‹Mine_Knowledge_Specification› ::= mine classification [as ‹pattern_name›] analyze ‹classifying_attribute_or_dimension›


mine classification as classifyCustomerCreditRating analyze credit_rating

Syntax for concept hierarchy specification

More than one concept per attribute can be specified

Use hierarchy ‹hierarchy_name› for ‹attribute_or_dimension›


Schema concept hierarchy for relation address as the total order (ordering is important).

define hierarchy location_hierarchy on address as [street,city,province_or_state,country]
Set-Grouping Concept Hierarchy:

define hierarchy age_hierarchy for age on customer as
     level1: {young, middle_aged, senior}< level0: all
     level2: {20, ..., 39} < level1: young
     level2: {40, ..., 59} < level1: middle_aged
     level2: {60, ..., 89} < level1: senior

Operation-Derived Concept Hierarchy:

define hierarchy age_hierarchy for age on customer as
    {age_category(1), ..., age_category(5)} := cluster (default, age, 5) < all(age)
Rule-Based Concept Hierarchy:

define hierarchy profit_margin_hierarchy on item  as
   level_1: low_profit_margin < level_0:  all
        if (price - cost)< $50
   level_1: medium-profit_margin < level_0:  all
       if ((price - cost) > $50)  and ((price - cost) <= $250)) 
   level_1: high_profit_margin < level_0:  all
       if (price - cost) > $250

Syntax for interestingness measure specification

The user can help control the number of uninteresting patterns returned by the data mining system by specifying measures of pattern interestingness and corresponding thresholds.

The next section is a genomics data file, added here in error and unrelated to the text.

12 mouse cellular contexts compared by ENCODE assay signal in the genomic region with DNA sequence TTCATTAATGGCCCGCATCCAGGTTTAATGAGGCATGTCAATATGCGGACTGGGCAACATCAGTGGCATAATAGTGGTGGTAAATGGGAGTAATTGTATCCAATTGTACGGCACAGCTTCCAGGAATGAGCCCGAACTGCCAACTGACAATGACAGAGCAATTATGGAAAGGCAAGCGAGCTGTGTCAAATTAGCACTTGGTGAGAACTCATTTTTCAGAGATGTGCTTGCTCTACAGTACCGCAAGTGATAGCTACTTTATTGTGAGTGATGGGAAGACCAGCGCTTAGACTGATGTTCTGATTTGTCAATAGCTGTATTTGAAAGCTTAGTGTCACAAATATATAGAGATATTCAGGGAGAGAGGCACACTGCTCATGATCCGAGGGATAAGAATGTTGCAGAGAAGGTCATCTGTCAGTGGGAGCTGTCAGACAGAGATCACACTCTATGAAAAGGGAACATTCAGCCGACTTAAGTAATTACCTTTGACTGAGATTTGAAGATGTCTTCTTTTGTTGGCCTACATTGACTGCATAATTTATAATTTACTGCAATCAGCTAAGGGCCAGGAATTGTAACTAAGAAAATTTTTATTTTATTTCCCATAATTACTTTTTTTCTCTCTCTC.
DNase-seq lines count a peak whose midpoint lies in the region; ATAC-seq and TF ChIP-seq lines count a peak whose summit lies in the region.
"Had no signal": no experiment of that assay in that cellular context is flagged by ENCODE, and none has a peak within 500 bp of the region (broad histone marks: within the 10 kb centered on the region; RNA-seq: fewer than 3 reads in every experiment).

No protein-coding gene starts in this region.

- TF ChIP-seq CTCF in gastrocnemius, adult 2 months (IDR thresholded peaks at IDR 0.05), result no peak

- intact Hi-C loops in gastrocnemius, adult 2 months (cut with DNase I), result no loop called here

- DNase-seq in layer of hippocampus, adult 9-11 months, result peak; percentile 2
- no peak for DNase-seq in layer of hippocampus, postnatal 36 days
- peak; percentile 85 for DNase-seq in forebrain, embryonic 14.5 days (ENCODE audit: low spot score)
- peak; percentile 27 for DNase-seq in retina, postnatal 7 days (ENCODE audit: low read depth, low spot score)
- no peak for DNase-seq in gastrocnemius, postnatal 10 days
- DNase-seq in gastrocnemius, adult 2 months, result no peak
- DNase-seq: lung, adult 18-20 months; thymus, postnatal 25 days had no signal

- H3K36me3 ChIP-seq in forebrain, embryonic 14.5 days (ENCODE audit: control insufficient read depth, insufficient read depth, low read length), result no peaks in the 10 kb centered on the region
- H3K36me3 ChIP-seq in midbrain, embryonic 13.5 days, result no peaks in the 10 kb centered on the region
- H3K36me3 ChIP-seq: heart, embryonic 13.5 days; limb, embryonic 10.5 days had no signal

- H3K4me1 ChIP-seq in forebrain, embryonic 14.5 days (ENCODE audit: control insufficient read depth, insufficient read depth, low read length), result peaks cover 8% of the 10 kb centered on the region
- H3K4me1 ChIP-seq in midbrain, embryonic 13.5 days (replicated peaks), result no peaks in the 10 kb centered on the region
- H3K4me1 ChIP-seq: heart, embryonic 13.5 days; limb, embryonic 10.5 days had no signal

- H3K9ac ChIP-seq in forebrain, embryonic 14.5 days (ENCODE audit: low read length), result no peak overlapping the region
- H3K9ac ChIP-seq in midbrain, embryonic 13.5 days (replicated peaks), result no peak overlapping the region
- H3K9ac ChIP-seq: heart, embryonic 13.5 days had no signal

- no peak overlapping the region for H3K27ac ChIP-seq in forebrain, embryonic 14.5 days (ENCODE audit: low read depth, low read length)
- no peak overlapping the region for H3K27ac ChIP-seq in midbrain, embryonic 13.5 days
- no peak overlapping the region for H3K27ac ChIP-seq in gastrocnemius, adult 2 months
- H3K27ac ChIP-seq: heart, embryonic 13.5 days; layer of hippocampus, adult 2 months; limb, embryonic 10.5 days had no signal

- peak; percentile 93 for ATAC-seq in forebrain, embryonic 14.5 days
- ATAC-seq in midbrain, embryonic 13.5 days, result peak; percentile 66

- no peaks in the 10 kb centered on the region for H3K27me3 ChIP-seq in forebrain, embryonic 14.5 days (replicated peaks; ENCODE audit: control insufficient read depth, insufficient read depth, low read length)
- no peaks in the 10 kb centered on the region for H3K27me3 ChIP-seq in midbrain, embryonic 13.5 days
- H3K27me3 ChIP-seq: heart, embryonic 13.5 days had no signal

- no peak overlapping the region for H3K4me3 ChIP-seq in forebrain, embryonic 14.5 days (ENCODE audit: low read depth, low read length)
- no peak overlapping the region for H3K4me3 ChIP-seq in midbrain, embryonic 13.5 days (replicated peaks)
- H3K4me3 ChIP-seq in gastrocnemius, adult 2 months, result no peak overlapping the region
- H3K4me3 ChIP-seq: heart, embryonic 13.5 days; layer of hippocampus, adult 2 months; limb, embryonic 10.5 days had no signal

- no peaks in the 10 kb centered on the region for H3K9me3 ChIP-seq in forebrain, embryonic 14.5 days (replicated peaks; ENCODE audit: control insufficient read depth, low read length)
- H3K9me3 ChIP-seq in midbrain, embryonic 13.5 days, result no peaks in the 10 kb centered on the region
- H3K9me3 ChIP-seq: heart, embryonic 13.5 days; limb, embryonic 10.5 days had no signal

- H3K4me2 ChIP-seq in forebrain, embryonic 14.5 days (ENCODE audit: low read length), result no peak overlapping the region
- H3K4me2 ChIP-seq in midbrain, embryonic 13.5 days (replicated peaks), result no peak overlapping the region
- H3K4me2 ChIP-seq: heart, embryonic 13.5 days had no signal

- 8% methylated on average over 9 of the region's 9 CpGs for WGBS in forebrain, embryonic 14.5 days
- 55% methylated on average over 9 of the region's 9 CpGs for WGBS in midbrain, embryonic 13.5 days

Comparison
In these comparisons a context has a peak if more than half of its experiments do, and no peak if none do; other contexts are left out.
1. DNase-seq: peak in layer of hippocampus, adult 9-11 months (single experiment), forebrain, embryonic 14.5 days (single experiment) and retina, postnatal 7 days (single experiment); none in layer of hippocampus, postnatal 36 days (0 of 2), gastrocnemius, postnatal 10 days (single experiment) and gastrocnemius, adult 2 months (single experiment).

Interestingness measures include the confidence, support, noise, and novelty measures.

with [‹interest_measure_name›] threshold = ‹threshold_value›


    with support threshold = 5%
    with confidence threshold = 70%

Syntax for pattern presentation and visualization specification

display as ‹result_form›

The result form can be rules, tables, cubes, crosstabs, pie or bar charts, decision trees, curves or surfaces.

To facilitate interactive viewing at different concept levels or different angles, the following syntax is defined:

‹Multilevel_Manipulation›::= roll up on ‹attribute_or_dimension› | drill down on ‹attribute_or_dimension› | add ‹attribute_or_dimension› | drop ‹attribute_or_dimension› 

Putting it all together: A DMQL query

Here is an example DMQL for AllElectronics Database
use database AllElectronics_db
use hierarchy location_hierarchy for B.address
mine characteristics as  customerPurchasing
analyze count%
in relevance to C.age, I.type, I.place_made
from customer C,  item I, purchases P, items_sold S, works_at W, branch
where I.item_ID = S.item_ID  and S.trans_ID = P.trans_ID
    and P.cust_ID = C.cust_ID and P.method_paid = ""AmEx"" 
    and P.empl_ID = W.empl_ID and W.branch_ID = B.branch_ID and B.address = ""Canada""  and I.price >= 100

with noise threshold = 0.05
display as table

This above query represents the whole Data Mining Query for a Database or Data Warehouse.


Data Mining Query Language(DMQL) is used to work with databases and data warehouses as well. We can also use it to define data mining tasks. Particularly we examine how to define data warehouses and data marts in DMQL.